For just a moment, I thought I was hallucinating. Surely to goodness there couldn’t really be a mix of Stomp and … high school football game happening in front of my apartment??
It turns out that it was a labor dispute going on outside the Safeway my apartment is built on top of. No real surprise there, it’s called the Soviet Safeway for a reason.*
What did throw me was the cheers they used.
“Everywhere we go-o… (Everywhere we go-o!) People want to know-oh… (People want to know-oh!) Who we arreeee. (Who we areeee!) So we tell them… (So we tell them!)
We are the union! (We are the union!) The mighty mighty union! (Mighty mighty union!)”
If you’re not familiar with sports cheers, that’s a pretty common thing people do in high school sports, except instead of saying that they’re the Union, they say they’re the Tigers, or the, I don’t know, Warriors. Whatever their mascot thing is.
(Don’t be intimidated by my sports expertise. Clearly I’m a huge fan.)
Here’s the thing. I’m 100% for worker’s rights.
I absolutely believe in fair pay, and good working conditions. I’m sure Safeway probably is dicking them over in some way, and I want them to get the things they need to work safely and well.
And I was still cringing.
Here’s the lesson: you can present the best, most right, truest message in the world. And if you do it in a way that makes you look goofy, people are gonna take what you’re saying to be goofy.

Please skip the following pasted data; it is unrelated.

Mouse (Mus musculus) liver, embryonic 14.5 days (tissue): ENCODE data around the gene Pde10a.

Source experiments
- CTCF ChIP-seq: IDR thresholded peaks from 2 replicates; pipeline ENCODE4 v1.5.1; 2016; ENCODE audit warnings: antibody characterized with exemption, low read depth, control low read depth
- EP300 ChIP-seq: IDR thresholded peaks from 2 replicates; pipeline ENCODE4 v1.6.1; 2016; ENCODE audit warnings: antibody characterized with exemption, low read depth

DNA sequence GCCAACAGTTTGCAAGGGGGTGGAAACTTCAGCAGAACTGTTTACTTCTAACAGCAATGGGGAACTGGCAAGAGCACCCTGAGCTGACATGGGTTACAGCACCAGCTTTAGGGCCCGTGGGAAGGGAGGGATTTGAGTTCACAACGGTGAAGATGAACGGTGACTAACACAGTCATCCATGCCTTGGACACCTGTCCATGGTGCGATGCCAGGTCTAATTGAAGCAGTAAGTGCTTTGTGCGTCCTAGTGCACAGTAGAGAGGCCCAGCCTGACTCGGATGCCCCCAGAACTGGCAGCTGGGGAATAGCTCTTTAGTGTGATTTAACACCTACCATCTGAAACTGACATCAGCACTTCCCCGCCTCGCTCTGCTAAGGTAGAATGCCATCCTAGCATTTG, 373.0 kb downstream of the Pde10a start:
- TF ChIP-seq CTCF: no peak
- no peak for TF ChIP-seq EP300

This is why I’m such a hardass about getting the details right in all the work Bolt puts out.
And this is why, if you don’t have a natural touch for this kind of thing yourself, it’s important that you hire someone to help you.
Because your words truly are your work.
You can be the best in the world at what you do, but if you can’t talk to other people about it in a way that makes them care, it doesn’t matter.
Other people don’t live in your head. They don’t work in your business. They don’t see the effects of your work firsthand. It’s not that they don’t want to care about you––it’s that they just don’t know how to unless you show them. And how do you do that?
Through your words.
And I can promise you, you really, really don’t want the words you’re giving them to be “Ain’t no party like a union party cause a union party don’t stop.”
* We call it the Soviet Safeway, because it has food … mostly. They apparently struggle with ordering, because there’s always only a 65% chance that they’ll have food in. Oh, and the electricity cuts out so often they have little signs to put up on the freezer doors asking you not to open them so as not to let the cold air out. Makes life interesting.